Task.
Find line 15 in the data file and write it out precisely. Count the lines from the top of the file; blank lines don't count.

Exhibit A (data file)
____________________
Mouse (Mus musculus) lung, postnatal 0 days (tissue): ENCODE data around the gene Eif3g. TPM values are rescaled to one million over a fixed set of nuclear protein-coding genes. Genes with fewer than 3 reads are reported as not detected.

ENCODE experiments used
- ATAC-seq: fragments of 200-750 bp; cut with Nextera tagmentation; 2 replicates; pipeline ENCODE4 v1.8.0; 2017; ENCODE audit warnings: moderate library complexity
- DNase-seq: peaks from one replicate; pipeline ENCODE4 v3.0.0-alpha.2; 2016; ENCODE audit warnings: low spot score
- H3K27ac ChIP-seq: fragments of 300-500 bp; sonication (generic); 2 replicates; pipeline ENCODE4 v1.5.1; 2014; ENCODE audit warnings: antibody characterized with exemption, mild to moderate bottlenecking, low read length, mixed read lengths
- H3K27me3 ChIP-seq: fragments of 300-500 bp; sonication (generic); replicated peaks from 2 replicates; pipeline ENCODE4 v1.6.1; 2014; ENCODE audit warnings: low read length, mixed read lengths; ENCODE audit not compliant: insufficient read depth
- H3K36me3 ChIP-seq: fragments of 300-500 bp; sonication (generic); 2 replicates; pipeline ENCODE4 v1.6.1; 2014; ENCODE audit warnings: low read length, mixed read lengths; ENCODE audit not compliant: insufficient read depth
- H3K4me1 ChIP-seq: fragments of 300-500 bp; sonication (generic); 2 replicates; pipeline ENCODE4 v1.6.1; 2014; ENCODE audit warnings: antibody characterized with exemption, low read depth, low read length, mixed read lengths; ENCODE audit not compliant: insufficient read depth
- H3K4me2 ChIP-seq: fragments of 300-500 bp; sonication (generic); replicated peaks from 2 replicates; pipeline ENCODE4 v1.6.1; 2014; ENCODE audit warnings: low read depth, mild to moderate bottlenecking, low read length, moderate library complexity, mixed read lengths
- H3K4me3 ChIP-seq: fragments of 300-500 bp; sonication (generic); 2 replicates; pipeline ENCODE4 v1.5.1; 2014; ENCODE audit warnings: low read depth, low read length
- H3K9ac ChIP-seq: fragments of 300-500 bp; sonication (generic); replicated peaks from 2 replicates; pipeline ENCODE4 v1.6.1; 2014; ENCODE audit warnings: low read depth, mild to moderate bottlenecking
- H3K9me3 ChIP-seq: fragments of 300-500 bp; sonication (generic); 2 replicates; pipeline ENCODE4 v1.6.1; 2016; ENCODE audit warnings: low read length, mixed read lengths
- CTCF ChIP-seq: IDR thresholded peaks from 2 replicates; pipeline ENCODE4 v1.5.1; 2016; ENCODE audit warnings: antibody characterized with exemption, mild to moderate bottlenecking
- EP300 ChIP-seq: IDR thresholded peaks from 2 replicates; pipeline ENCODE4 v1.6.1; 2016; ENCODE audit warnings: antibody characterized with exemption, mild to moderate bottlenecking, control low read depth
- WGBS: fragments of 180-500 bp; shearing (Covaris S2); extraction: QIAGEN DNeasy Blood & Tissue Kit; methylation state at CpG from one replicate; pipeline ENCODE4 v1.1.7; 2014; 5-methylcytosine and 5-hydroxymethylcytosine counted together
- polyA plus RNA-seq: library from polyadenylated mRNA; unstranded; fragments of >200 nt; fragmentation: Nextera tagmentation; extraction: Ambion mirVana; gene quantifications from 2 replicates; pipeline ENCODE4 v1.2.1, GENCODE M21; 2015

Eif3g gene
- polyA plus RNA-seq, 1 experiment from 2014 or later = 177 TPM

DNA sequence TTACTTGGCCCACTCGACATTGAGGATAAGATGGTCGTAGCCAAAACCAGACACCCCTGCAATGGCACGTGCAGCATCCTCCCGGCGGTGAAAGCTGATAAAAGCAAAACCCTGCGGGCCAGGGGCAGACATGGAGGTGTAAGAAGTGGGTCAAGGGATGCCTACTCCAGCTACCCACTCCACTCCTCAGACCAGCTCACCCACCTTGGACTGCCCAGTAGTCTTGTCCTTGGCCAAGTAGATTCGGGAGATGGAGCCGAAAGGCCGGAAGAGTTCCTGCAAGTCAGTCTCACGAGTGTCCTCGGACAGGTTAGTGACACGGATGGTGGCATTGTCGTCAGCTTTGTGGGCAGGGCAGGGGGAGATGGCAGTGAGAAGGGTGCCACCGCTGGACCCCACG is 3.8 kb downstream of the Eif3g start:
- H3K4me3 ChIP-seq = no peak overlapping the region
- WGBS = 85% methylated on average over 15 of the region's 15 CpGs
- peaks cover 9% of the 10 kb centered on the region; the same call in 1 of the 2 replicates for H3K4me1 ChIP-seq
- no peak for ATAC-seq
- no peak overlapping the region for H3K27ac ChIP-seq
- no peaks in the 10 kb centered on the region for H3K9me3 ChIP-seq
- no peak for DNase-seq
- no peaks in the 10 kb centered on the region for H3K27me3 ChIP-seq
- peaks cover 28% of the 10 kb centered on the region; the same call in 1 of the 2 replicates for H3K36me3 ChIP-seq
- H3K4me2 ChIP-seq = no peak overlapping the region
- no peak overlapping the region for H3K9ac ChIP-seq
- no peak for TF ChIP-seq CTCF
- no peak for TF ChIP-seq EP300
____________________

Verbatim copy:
- WGBS: fragments of 180-500 bp; shearing (Covaris S2); extraction: QIAGEN DNeasy Blood & Tissue Kit; methylation state at CpG from one replicate; pipeline ENCODE4 v1.1.7; 2014; 5-methylcytosine and 5-hydroxymethylcytosine counted together